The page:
Hi, I have a question about working out the power to maintain equilibrium with a spring: I attach a rocket to a horizontal spring and fire the rocket horizontally. This is done on a track or something similar. The spring will extend until the tension in the spring equals the thrust of the rocket (assuming the thrust is constant) at which point the system will be in equilibrium. The rocket is clearly doing work to maintain this situation, but how do I calculate this work? W=Fx doesn't seem right as nothing is moving any distance. While the spring was extending the rocket was putting work in to it equal to 1/2 Kx^2, but I'm not interested in that. I want to know the power required to maintain the equilibrium. Thanks Dan
Exhaust stream velocity is not known, or at least beyond my ability to measure accurately. For a bit more background, I want to measure the efficiency of an Aeolipile. Mine is very similar to this one, but it hangs from a bearing over a bunsen instead of being mounted on a turntable. I have done this in the past by trying to measure the angular acceleration as the thing spins up to speed. Knowing the moment of inertia, which I have measured, I can therefore work out the resultant torque (Thrust - friction). Measuring the angular deceleration as it comes to rest allowed me to estimate the friction. Then I just applied W=Fx while it was spinning up to speed. I made the measurements with a light gate which registered every half rotation, which wasn't a very precise method as the thing is at full speed in a few rotations (<5). Plus the fact that letting the thing spin down to estimate the friction includes all sorts of assumptions about that friction that are probably dubious (e.g. that the friction is is constant and independent of rotational speed). Was there a better way of measuring the work done? I wondered whether it could be done by hanging the Aeolipile from a torsion spring, hence my original question. However, I'm starting to think that I just don't have enough info. to solve this for the work done. The set up would allow me to measure the thrust of the Aeolipile, but not the power, right? Could I then let the Aeolipile spin up to a constant angular velocity, measure that velocity, and then apply P=Fv using that measured thrust? Thanks p.s. - In case you are interested, the power input is measured by timing how long it takes to boil away a known quantity of water and working out the energy needed to boil that water using water's latent heat of vaporization.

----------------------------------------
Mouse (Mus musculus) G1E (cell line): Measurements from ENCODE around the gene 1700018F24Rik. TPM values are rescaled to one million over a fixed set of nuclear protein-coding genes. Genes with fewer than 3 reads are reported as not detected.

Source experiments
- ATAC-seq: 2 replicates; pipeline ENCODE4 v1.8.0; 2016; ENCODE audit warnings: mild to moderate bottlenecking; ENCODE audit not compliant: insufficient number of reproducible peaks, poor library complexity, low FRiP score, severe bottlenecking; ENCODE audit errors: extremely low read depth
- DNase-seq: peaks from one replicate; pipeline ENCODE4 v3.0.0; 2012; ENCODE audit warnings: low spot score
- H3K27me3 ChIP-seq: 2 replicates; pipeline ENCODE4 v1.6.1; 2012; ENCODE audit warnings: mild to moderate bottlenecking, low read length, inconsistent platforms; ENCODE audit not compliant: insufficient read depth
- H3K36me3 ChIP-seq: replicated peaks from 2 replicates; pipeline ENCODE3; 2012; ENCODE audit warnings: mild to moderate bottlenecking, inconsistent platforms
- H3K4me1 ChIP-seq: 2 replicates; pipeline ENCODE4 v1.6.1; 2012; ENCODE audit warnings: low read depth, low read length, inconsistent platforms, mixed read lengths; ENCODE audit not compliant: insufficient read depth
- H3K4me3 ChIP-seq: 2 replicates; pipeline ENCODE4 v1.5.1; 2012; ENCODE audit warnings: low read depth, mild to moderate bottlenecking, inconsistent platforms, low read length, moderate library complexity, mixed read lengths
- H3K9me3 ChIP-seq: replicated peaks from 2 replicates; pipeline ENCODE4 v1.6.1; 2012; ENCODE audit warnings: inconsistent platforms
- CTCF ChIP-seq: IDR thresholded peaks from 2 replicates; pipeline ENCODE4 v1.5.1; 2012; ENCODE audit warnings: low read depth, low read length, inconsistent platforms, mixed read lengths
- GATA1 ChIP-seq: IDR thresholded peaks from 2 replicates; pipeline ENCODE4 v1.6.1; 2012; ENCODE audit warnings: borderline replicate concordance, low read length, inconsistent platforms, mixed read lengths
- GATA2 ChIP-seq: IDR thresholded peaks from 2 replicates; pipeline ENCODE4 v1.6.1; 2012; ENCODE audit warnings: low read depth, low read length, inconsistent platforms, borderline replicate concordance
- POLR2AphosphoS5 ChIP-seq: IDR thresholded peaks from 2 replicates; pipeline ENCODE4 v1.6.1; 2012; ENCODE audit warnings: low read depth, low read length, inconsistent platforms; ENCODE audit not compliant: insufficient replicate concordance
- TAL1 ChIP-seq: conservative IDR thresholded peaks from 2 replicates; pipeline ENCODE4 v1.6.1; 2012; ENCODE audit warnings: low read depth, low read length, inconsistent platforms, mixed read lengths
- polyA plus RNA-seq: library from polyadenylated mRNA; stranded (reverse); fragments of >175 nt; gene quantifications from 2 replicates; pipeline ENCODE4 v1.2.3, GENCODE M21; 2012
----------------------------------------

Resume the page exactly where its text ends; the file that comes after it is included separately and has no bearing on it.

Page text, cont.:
You need that, or similar values, to calculate the required power. Mass flow would be fine, too, if you know the force from the spring and the mass flow rate you can calculate the velocity based on momentum conservation. Probably.